First, Nietzsche is a dazzlingly brilliant writer. In the canon of Western philosophy, only Plato is in the same league. Searing clarity, beautiful metaphors, humour, intimacy, passion: he has at his command an astonishing range of voices and tropes through which to express his ideas. Second, these ideas are unfailingly interesting. Some, no doubt, are familiar notions repackaged. Some are undoubtedly wrongheaded. But Nietzsche plies his trade self-consciously after the fashion of the Greek and Roman philosophers he knew so well. He isn’t concerned with making modest contributions to scholarly debates among academics. Rather, he goes for long walks in the mountains, thinks very hard about things, and then writes down his thoughts. Hence his remarkable originality. Third, what he thinks about, more than anything else, is life itself–how human beings live, how we think, feel, and interact, what we do with our lives, and what gives our lives value. Consequently, his works engage a much wider audience than anything likely to be produced by academics, as he writes about topics of universal interest.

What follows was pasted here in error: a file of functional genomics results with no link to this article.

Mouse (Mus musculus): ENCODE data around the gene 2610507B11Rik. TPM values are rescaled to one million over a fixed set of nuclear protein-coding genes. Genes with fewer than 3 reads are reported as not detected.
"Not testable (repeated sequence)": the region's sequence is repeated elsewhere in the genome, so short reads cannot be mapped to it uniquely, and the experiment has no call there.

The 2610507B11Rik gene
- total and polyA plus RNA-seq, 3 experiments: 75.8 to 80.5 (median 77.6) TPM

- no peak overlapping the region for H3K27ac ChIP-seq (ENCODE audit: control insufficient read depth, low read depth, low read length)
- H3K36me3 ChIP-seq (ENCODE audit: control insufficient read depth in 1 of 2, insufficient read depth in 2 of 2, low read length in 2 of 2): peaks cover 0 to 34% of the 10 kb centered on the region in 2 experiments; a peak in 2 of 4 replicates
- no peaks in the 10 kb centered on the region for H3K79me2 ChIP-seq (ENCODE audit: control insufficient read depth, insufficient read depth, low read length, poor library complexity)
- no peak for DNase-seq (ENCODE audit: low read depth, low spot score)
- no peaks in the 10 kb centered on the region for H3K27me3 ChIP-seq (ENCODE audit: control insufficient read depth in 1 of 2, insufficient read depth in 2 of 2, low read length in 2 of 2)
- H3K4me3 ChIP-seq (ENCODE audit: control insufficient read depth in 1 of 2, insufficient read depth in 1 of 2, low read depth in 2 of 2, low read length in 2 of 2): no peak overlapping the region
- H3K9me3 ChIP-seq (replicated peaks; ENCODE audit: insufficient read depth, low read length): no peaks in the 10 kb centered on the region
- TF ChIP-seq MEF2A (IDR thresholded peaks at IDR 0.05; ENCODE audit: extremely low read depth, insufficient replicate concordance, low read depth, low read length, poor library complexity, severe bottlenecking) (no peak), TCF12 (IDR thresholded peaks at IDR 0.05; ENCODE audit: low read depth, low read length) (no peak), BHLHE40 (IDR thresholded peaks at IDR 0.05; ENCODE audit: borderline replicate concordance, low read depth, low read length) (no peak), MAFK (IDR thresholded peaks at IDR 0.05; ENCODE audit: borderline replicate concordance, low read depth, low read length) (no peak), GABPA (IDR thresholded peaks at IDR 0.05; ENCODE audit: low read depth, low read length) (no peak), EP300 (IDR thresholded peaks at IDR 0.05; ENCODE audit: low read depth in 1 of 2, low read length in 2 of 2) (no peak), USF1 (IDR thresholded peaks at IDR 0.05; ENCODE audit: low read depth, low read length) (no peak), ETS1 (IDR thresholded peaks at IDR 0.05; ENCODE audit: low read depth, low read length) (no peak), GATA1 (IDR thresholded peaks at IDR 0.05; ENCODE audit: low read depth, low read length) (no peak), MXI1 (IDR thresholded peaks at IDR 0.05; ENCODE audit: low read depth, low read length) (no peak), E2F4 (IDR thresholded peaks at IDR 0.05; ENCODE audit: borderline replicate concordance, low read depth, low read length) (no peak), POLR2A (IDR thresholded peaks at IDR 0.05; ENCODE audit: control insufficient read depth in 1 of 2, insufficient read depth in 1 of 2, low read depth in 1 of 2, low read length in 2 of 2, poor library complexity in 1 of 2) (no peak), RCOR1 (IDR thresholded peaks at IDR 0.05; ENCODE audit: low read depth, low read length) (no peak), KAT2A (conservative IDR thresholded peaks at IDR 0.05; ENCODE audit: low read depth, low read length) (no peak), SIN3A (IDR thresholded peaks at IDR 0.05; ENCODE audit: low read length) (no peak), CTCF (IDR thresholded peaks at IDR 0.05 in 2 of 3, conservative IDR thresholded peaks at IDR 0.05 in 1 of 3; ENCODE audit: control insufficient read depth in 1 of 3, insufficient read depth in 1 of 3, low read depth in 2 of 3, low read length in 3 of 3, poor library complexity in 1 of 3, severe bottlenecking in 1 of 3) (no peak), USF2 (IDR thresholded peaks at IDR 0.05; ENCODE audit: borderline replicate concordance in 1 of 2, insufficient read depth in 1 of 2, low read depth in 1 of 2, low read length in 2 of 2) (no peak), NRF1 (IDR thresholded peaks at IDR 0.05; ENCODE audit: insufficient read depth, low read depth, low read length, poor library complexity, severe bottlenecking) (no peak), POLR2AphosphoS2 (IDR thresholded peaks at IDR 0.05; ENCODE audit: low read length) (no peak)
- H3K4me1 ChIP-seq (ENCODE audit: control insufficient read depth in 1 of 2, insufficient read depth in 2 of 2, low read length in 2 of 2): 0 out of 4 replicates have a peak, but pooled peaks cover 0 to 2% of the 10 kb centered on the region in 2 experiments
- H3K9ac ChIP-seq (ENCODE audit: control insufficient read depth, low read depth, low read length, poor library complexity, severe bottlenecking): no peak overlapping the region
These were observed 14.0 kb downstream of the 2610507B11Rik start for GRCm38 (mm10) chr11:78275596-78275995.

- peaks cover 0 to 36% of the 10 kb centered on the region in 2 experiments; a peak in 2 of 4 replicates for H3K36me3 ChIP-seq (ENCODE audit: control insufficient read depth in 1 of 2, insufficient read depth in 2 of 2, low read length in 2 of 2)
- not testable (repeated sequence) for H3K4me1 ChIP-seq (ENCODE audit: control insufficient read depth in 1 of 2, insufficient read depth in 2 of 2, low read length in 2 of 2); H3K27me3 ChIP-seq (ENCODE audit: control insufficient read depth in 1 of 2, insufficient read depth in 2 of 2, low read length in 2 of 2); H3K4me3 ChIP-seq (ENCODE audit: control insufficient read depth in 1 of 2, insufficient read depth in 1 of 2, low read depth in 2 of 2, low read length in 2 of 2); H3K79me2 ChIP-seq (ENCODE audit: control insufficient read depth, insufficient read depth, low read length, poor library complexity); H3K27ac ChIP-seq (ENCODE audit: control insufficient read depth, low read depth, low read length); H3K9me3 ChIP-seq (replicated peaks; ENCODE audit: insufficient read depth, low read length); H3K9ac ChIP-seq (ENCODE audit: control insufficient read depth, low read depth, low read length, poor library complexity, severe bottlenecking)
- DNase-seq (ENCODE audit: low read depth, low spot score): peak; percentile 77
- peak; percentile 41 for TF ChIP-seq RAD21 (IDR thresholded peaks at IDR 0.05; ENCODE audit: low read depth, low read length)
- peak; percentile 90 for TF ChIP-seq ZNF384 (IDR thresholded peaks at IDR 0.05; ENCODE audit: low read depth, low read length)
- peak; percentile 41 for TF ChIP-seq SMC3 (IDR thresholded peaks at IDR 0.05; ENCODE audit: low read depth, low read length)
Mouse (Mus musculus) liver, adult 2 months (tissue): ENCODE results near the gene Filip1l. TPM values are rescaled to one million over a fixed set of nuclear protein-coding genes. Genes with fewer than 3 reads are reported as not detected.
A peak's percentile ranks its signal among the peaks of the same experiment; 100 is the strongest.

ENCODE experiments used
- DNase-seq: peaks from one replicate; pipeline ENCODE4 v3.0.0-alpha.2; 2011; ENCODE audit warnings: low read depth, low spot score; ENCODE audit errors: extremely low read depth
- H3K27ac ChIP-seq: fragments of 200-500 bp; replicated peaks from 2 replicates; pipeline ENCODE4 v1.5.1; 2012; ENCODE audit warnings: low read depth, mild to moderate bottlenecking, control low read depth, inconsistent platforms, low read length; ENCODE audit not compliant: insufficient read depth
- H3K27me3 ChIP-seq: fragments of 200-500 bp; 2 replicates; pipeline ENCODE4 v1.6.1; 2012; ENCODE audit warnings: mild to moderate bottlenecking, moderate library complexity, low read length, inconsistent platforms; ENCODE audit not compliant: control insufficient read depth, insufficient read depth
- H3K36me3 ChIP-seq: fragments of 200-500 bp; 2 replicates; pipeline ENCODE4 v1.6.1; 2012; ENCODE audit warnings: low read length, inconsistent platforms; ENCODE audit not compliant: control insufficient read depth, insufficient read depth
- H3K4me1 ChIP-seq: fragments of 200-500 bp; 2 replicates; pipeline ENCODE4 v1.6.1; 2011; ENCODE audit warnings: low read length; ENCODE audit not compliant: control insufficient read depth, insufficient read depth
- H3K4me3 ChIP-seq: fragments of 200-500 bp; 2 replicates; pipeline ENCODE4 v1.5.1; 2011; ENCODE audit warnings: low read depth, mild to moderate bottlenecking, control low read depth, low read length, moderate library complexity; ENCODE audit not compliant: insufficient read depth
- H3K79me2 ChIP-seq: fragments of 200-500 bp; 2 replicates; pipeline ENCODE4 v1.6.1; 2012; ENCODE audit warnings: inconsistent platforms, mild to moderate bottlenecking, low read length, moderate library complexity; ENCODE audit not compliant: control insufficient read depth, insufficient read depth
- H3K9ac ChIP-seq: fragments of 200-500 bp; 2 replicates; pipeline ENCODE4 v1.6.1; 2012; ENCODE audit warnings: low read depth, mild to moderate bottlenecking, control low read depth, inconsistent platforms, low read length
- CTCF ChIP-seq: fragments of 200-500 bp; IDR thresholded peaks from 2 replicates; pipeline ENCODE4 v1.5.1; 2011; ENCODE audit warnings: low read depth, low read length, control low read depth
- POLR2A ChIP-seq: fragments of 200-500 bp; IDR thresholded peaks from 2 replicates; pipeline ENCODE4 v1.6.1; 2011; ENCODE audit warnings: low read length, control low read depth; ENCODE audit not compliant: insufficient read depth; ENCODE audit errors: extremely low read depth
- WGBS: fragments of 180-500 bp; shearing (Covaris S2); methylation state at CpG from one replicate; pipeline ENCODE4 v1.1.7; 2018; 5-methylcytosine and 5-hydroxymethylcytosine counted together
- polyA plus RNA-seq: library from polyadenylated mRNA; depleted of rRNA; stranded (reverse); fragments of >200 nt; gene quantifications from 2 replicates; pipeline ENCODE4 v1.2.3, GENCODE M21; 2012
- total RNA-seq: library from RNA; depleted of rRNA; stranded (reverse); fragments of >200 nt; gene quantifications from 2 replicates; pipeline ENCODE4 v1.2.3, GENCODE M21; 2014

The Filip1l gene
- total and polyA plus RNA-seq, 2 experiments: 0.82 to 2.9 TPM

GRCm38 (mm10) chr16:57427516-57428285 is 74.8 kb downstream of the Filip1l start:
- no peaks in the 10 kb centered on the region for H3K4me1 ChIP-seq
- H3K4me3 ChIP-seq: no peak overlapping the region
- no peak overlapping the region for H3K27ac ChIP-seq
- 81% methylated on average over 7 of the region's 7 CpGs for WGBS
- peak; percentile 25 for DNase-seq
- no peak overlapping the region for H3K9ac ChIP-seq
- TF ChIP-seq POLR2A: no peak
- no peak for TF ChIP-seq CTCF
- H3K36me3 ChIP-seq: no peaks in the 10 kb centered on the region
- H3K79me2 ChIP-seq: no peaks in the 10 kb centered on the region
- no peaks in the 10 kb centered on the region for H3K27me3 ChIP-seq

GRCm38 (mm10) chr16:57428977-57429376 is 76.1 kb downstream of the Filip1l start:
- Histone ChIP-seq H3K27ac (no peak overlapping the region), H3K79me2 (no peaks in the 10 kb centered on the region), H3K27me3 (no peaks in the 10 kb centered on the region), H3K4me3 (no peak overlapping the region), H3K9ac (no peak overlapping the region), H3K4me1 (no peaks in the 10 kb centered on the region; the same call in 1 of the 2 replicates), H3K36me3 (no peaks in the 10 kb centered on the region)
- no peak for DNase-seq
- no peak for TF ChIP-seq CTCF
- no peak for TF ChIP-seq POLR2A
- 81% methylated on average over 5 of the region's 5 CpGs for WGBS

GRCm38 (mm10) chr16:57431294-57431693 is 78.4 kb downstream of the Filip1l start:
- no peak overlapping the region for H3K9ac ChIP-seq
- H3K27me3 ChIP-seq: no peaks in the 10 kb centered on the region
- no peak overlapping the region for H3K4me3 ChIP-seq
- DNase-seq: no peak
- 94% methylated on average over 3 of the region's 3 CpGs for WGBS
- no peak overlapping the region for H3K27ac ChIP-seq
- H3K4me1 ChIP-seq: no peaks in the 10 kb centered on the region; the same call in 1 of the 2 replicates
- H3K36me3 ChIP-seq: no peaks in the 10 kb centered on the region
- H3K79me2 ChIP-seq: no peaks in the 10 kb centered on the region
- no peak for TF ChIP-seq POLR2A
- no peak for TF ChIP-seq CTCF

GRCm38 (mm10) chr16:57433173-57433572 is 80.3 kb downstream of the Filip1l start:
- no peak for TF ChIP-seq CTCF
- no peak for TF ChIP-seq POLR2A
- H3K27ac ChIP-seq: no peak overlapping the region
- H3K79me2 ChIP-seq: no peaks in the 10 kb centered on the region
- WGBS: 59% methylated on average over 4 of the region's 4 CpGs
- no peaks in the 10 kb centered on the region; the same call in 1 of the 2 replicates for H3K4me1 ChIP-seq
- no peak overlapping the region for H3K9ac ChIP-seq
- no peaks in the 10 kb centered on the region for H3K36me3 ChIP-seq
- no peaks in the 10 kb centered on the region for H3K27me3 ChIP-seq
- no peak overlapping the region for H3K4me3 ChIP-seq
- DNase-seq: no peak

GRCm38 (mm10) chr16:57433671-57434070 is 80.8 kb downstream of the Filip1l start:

Over the years, I’ve become increasingly critical of Nietzsche. His extreme elitism, which I suspect is especially appealing to arrogant young men, now seems callous. His obsession with “rank” as he analyses, compares, and evaluates the moral, spiritual, and aesthetic quality of individuals and cultures–now seems unhealthy. His political opinions are essentially pre-modern. His individualism is extreme. I’ve even grown impatient with his over-reliance on metaphor. His gift for communicating ideas with literary panache is remarkable; but quite often one is left holding an entertaining thought that defies conversion into something that can be evaluated. What is one to make, for instance, of the claim that the notion of free will was invented in order to make the spectacle of human lives more interesting to the gods?